There are some startling numbers regarding veterans finding work -- and living on the streets.
The latest statistics show that among post 9-11 veterans, unemployment remains extremely high at 9.3 percent and more than 62,000 veterans are living on the streets -- homeless in the country they fought for.
We're highlighting two programs aimed at tackling these issues: the city of Phoenix is spearheading a program to fight homelessness among veterans and there has been a major push among big corporations to hire veterans.
After spending five years in the army, including 10 months in Iraq, James Oberg reentered civilian life and recently got hired at Wal-Mart.
"I have been working with Wal-Mart for about 3.5 months now," he said.
Oberg works at Wal-Mart's Casa Grande distribution center.
"I supervise a team of facility of upkeep and maintenance technicians and we have about 12 associates."
He got the job at a career fair geared toward members of the military.
"The big experience that I took from the military was responsibility -- taking responsibility for my actions and the actions of the other people around me."
Oberg is a success story, but there are many others still in need of help. Earlier this year, the city of Phoenix took steps to tackle homelessness among veterans.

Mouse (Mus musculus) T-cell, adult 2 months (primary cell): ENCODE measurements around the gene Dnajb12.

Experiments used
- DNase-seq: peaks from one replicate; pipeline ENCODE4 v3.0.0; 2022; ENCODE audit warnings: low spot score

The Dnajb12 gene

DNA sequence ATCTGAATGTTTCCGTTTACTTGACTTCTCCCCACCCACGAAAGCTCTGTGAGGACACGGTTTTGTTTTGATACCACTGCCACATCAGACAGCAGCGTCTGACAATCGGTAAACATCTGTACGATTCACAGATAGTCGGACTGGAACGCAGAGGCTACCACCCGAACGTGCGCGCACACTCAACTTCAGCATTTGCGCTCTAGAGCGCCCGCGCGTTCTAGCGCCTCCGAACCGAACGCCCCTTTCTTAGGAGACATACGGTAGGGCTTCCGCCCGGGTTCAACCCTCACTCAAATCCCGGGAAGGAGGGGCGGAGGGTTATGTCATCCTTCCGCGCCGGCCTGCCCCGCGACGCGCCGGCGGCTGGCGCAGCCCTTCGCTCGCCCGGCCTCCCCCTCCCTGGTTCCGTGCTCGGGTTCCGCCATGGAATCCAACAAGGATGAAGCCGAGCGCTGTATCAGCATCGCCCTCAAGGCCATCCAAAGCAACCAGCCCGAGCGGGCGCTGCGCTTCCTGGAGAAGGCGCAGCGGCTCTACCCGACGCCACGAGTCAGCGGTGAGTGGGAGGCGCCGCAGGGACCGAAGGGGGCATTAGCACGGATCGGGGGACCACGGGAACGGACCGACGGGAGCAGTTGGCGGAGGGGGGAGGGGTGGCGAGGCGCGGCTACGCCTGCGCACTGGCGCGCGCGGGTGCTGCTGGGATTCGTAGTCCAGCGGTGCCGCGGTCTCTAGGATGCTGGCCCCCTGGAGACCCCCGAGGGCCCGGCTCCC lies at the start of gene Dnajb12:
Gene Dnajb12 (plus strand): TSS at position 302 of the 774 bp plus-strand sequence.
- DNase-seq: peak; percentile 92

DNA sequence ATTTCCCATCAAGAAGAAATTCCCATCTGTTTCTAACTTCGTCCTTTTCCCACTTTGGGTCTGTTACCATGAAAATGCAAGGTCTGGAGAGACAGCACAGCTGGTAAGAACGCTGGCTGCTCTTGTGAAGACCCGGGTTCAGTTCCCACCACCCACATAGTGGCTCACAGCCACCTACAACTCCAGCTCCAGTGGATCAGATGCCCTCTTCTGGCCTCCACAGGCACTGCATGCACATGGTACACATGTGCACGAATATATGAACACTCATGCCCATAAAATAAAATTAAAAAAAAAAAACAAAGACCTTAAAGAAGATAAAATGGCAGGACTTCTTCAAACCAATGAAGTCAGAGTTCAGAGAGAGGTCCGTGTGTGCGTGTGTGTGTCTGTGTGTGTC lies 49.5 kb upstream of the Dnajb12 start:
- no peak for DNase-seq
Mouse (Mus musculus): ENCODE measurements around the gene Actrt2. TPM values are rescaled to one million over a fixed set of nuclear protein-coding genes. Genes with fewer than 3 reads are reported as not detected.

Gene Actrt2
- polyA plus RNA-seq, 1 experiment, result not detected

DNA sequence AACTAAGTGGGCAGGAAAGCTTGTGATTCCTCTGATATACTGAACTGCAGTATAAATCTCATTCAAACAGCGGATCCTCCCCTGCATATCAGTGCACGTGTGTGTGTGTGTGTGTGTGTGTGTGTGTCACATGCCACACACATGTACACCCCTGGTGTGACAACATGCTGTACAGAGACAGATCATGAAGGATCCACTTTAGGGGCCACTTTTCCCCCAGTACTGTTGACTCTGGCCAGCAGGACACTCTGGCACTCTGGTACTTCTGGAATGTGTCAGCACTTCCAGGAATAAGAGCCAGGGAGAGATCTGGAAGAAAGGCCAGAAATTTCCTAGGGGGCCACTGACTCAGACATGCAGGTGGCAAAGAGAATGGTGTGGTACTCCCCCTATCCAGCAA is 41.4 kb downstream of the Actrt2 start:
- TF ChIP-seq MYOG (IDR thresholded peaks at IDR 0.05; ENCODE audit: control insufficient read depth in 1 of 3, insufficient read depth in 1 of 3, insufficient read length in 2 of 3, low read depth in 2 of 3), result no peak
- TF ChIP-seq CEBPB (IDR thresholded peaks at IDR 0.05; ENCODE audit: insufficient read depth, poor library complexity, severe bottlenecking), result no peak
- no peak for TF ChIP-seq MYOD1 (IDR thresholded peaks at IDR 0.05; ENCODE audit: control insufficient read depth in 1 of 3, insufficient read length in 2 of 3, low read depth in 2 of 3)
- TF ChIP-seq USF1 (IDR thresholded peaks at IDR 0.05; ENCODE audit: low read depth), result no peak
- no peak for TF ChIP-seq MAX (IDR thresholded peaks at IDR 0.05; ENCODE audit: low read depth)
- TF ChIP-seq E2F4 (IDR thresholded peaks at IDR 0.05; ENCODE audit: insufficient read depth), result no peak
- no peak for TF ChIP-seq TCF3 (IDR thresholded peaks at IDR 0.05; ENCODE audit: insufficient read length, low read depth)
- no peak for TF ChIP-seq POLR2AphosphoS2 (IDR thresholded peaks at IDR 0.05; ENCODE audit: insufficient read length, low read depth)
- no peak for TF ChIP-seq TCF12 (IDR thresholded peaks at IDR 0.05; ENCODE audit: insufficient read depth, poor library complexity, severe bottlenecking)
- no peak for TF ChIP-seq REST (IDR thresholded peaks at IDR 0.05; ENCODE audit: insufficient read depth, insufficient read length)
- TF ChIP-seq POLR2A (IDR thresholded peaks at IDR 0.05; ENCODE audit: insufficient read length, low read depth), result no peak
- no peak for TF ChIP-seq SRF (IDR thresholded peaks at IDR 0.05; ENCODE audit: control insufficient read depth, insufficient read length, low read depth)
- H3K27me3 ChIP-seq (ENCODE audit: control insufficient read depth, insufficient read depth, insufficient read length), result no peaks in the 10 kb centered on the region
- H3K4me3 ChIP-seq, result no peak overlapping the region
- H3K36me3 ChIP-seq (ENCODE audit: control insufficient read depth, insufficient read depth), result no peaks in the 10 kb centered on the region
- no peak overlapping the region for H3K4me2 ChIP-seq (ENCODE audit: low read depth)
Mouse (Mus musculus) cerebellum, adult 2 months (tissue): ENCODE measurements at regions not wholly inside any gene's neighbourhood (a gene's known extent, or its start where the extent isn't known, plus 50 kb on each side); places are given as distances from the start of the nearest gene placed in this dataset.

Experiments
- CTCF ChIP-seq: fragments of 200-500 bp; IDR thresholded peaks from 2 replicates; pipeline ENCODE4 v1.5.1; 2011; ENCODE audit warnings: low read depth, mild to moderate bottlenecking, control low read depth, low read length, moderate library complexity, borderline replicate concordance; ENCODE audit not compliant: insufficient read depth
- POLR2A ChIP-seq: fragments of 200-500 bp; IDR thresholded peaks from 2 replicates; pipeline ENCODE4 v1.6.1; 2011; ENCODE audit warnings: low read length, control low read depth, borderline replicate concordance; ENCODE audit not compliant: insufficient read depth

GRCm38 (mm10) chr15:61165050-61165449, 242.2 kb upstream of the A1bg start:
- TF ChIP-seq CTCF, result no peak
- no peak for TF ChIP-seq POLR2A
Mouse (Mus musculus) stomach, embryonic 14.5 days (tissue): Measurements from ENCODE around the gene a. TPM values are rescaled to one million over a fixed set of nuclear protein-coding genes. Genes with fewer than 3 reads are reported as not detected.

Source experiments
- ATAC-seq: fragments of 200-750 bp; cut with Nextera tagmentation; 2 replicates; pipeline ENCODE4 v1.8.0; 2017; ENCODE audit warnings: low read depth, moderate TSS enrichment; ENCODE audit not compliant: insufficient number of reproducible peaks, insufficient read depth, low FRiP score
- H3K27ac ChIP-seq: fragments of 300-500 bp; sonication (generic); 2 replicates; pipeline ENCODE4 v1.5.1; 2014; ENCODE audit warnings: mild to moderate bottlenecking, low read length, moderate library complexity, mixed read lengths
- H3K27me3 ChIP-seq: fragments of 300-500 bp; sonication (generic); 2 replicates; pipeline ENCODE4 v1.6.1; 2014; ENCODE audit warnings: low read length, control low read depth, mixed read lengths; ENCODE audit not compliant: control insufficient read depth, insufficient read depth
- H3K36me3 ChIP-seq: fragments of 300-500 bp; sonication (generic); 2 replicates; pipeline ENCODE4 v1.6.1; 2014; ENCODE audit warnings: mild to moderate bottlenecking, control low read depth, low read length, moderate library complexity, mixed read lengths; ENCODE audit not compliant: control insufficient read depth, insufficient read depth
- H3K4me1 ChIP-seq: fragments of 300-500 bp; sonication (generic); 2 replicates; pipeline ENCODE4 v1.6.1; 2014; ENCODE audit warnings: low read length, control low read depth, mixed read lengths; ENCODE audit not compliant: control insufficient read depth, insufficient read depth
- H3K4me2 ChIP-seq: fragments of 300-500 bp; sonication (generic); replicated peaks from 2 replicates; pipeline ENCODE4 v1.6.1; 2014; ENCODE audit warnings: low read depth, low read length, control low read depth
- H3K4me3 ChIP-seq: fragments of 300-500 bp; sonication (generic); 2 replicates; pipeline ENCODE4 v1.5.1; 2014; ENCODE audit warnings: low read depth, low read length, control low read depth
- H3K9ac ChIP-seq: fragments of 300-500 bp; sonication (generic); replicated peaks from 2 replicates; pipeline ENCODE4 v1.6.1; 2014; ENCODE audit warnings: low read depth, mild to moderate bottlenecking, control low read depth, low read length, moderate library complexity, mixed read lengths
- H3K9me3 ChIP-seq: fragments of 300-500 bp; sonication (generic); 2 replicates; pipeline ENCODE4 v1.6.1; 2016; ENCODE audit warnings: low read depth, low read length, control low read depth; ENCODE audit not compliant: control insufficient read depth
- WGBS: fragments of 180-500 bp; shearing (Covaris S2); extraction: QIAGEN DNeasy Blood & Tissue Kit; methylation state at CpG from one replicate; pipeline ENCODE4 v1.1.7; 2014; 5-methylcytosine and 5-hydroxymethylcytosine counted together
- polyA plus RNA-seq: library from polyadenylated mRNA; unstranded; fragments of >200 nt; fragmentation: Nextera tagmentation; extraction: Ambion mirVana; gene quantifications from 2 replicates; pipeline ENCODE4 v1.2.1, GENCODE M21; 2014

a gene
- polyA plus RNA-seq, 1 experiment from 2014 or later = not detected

"The key is to go after those people who have been living on the streets for a very long time and there is way way too many. When we first started, there were hundreds of veterans living on the streets of Phoenix and in our region. We are down to about 80 right now," said Phoenix Mayor Greg Stanton.
By coordinating efforts from different veterans groups and helping securing funding, the city is on track to eliminate homelessness among veterans by the end of the year.
"I am proud that the city of Phoenix has taken the lead and they will be the first city in America to eradicate a homeless veterans issue," said Arizona Senator John McCain.
For other veterans looking to get into the workforce, here is this former soldier's advice:
"Always have a positive attitude. Be out there, never hesitate to take that leap of faith and go out there, raise your hand and say I am ready for this job," said Oberg.
Massive effort to help veterans get back into the workforceMore>>